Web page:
APPEAL FROM THE LAKE SUPERIOR COURT. The Honorable John M. Sedia, Judge. Cause No. 45D01-1201-CT-15.
ATTORNEY FOR APPELLANTS: WILLIAM H. TOBIN, South Holland, Illinois.
ATTORNEYS FOR APPELLEE: ALYSSA STAMATAKOS, BRIAN R. DEHEM, Eichhorn & Eichhorn, LLP, Hammond, Indiana.
RILEY, J., and MAY, J.,
STATEMENT OF THE CASE
Donald and Flora Bunger appeal the trial court's entry of summary judgment in favor of Jason A. Brooks, M.D., on the Bungers' complaint alleging medical malpractice that resulted in the rapid loss of vision in Donald's left eye. The Bungers raise the following issues for our review:
1. Whether the trial court abused its discretion when it struck their expert witness' affidavit.
2. Whether the trial court erred when it concluded that the Bungers had not established a genuine issue of material fact precluding summary judgment.
We reverse and remand for further proceedings.
FACTS AND PROCEDURAL HISTORY
In 2009, Donald was eighty-eight years old and suffered from age-related macular degeneration (" AMD" ) and cataracts in both eyes. The AMD in his right eye was severe, to the point that he was functionally blind in that eye. His visual acuity in the left eye was 20/60-2 (corrected) in July 2009, and the AMD was less severe and had been fairly stable in that eye for approximately five years.
On July 16, 2009, Dr. Brooks performed cataract surgery on Donald's left eye. During that surgery, Donald sustained a capsular tear in that eye. A capsular tear is a known complication of any cataract surgery, and it can occur in the absence of negligence. Dr. Brooks performed a procedure called a vitrectomy to repair the capsular tear. After Donald recovered from the surgery, the vision in his left eye " degenerated dramatically," and his visual acuity in that eye diminished to 20/400, leaving him functionally blind in both eyes. Appellant's App. at 92.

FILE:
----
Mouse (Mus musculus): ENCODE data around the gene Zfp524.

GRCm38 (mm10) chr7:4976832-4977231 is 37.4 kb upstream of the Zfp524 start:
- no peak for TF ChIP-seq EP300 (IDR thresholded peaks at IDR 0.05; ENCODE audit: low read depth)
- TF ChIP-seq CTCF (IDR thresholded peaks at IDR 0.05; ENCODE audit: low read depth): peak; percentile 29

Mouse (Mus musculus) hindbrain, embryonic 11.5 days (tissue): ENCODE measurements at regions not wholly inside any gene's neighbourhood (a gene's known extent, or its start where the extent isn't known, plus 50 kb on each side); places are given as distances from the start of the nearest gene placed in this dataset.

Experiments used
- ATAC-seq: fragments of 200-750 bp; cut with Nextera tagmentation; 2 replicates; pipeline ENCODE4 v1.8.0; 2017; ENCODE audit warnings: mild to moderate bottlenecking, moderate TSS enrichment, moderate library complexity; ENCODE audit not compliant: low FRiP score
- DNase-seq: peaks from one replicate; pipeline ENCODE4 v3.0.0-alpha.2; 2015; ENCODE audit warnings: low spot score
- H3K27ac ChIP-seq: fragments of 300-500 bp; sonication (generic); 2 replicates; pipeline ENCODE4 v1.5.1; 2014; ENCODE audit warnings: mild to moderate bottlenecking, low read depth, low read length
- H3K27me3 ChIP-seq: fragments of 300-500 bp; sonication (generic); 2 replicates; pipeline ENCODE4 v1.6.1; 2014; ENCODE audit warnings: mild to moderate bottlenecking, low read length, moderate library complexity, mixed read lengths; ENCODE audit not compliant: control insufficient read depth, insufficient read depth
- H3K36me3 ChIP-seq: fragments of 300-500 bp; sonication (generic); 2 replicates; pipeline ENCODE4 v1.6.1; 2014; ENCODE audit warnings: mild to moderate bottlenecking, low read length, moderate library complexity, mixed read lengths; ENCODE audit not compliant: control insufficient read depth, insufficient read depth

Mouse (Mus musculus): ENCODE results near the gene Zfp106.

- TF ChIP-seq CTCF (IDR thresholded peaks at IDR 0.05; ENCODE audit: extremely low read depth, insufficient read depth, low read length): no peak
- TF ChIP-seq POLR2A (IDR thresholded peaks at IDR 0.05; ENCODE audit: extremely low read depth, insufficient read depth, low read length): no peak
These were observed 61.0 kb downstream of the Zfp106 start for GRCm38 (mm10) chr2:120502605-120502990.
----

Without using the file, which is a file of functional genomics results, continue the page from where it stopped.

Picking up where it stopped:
On June 8, 2010, the Bungers filed a proposed complaint for damages with the Indiana Department of Insurance alleging that Dr. Brooks had " failed to assess Donald's optical/medical condition properly or to properly assess the risks involved in undergoing a cataract/IOL insertion procedure" ; " failed to perform a cataract/IOL insertion procedure properly" ; and " failed adequately to discharge his duty to inform Donald in advance of the material risks of the cataract/IOL insertion procedure, including the risk of total or functional permanent blindness."  Id. at 28. In addition to Donald's injuries, the Bungers asserted a loss of consortium claim on Flora's behalf. The Bungers' claims were submitted to a medical review panel (" the Panel" ), which issued a unanimous opinion and concluded as follows:
The evidence does not support the conclusion that the defendant Jason A. Brooks, M.D., failed to meet the applicable standard of care as charged in the complaint regarding the surgery or treatment. However, there is a material issue of fact, not requiring expert opinion, bearing on liability for consideration by the court or jury, regarding the issue of informed consent.
Id. at 42.
On January 27, 2012, the Bungers filed their complaint with the trial court alleging Dr. Brooks' negligence in his treatment of Donald, including a claim based on lack of informed consent. On August 14, 2013, Dr. Brooks filed a motion for summary judgment alleging that the Bungers could not show that the alleged malpractice proximately caused Donald's blindness. The Bungers filed a memorandum in opposition to summary judgment and designated evidence, including portions of the deposition of their expert witness, Harry Knopf, M.D., and Dr. Knopf's affidavit. Dr. Knopf's deposition testimony included statements that he would not have performed the surgery given the risks involved and that the surgery likely caused the rapid degeneration of Donald's eyesight. And in his affidavit, Dr. Knopf stated that the surgery caused the " sudden and severe loss of visual acuity" in Donald's